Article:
GRACE SPENCER [continued]: In participatory research, I think those challenge perhapscan be even heightened, because you're passing over the controlto the participants.I think in my own work, a lot of that is school-based.And how research plays out at a schoolcontext that's quite rule-bound can be quite difficult.So for example, I have given young peoplea camera to go away and film what health in schools is like.

  • 09:52

    GRACE SPENCER [continued]: And unfortunately, the skills to use the cameraweren't quite there, but also, the school themselveshad a particular image that they wanted to present.So there was conflicting agendas.And I think that was very part of how this researchmethod plays out in practice, some unintended consequencesthat the head teachers had particular perspectivesabout what should be included in the videoagainst the young people.

  • 10:17

    GRACE SPENCER [continued]: And so whilst you want the young people to own the video,there are lots of different players involved,and that can then shape the agenda.And it can shift things quite a bit, really.I think this type of research requiresan awful lot of planning to do it well and a lot of dialogueamongst the different stakeholders.So in that particular example, therewas a long period of discussion with the teachersto try and get them to buy into kind of the aims,that this is about what young people think.

  • 10:45

    GRACE SPENCER [continued]: But of course, it's got to work for every party that'sinvolved, essentially, and getting the young peopleto understand that actually, especiallyfor visual methods, the implications of that involvingpeople's images, perhaps in a video, whatit might mean for those that are goingto be made available to wider public, perhaps.

  • 11:08

    GRACE SPENCER [continued]: I think in hindsight in that kind of case,I would have perhaps worked more closelywith somebody that had more experiencewith the use of a camera, perhaps givingyoung people more kind of expertisewith the technicalities of these things.I kind of assumed that they'd knowhow to use the camera more than they actually did or purportedto say that they did.But I think a lot of these techniques in participatory,it is a learning process, and you might use themwith other groups of people and actually it works very well.

  • 11:35

    GRACE SPENCER [continued]: Other times, you might encounter more challenges.[What is data analysis, and is it part of participatoryresearch?]I think that's something that is more challenging, perhaps.How do you include participants in the analysis?I think something that I've used before, which again is writtenabout a lot in the literature is this so-called idea of memberchecking, where the researcher does muchof the analysis themselves but then goes backto the participants and checks the kind of interpretationwith them to see whether they got different ideas,different thoughts.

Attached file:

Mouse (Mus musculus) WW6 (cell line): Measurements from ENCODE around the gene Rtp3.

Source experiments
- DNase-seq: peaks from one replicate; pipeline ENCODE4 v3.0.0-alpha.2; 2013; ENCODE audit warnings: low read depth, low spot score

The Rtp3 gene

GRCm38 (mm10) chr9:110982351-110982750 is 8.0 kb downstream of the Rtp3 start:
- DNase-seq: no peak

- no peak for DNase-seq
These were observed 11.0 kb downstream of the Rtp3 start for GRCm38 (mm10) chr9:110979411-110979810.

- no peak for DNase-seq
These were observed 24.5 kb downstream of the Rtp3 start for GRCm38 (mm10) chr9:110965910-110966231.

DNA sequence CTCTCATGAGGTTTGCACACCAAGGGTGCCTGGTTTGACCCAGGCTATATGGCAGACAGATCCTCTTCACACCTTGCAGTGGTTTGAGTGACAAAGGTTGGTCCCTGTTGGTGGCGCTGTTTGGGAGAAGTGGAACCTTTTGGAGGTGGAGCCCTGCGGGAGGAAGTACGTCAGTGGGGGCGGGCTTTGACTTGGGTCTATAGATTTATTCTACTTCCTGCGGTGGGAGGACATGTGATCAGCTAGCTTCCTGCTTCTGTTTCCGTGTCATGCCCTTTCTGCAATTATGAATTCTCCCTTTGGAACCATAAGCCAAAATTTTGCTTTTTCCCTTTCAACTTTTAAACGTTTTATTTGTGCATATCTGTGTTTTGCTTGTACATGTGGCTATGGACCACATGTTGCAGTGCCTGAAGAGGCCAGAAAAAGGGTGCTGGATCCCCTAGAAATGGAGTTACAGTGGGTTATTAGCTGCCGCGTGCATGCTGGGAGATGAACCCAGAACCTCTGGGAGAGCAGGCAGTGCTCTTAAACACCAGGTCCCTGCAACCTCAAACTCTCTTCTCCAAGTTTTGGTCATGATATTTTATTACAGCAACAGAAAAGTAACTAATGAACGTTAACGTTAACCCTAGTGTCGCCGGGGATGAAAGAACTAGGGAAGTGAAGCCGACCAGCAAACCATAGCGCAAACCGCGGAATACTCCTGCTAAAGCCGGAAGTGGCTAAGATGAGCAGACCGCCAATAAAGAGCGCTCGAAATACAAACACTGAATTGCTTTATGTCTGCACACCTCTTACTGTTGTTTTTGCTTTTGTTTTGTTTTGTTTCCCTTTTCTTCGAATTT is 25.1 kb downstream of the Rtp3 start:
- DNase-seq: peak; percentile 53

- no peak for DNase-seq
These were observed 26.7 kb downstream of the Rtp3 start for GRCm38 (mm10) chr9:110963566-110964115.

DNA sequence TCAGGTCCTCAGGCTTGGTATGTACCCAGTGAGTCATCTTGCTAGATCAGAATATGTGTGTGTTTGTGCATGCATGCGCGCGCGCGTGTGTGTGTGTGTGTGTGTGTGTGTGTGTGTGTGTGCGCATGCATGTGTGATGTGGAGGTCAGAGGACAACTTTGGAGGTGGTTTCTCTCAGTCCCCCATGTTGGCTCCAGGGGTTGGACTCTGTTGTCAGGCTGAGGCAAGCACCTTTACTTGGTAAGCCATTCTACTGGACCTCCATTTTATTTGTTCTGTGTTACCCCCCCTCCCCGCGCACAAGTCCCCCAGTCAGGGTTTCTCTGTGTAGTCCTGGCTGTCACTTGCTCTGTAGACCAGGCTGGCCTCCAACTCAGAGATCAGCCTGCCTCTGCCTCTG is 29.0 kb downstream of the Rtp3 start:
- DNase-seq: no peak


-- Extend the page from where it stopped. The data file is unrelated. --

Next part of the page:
• 12:09

    GRACE SPENCER [continued]: I think that's certainly a big challenge.How do you engage and use participantsin the analysis stages?And of course, whether they want to be--I think there's a question about where does participationstop and end.So my own approach is usually to sort of go backto the participants after I've had a period of analysisso they're part of that kind of analysis team.

  • 12:31

    GRACE SPENCER [continued]: [What do you ask your participants to do?]I mean, again, it might be an open discussion about someof the ideas that have come out of perhapssome of the discussions we've hadto try and summarize and capture Iguess the kind of main themes or the main ideas.And there might be different suggestionson things, different ideas.

  • 12:54

    GRACE SPENCER [continued]: If there's perhaps parts of-- if it'stranscript data, for example, from an interviewor a discussion perhaps about a project,I might take some of that back to the participantsand say, well, what does that say to you?What does that mean?And of course, with qualitative data analysis more generally,there are multiple interpretationsof any kind of data anyway.

  • 13:14

    GRACE SPENCER [continued]: So it's a difficult part of any process, I think,because you will have different perspectives on that.[What would you do if there was a difference of opinion betweenyou and one of the participants?]I probably would not give my perspective first.I'd ask them their interpretationand then try to explore why they thought that and thenkind of share some of my thinking about it.

  • 13:36

    GRACE SPENCER [continued]: And I usually find through the process of discussionthat you do come to some kind of common understandingand common interpretation.But of course, you need to look at the reasonswhy there's different interpretation.And that might be part of the way it's written up,actually different alternative perspectives,alternative understandings of this.

  • 13:56

    GRACE SPENCER [continued]: And I think, again, that's part of the broader qualitative dataanalysis as well.There isn't necessarily one kind of interpretation of any data.[What kind of visual methods and audio technology do you usein your research?]It varies for the project and varies for the participantsthat I've worked with.I have found that some young people,that the older the young people get--so it's sort of 15, 16-- they actually prefer to talkor they do like their video cameras.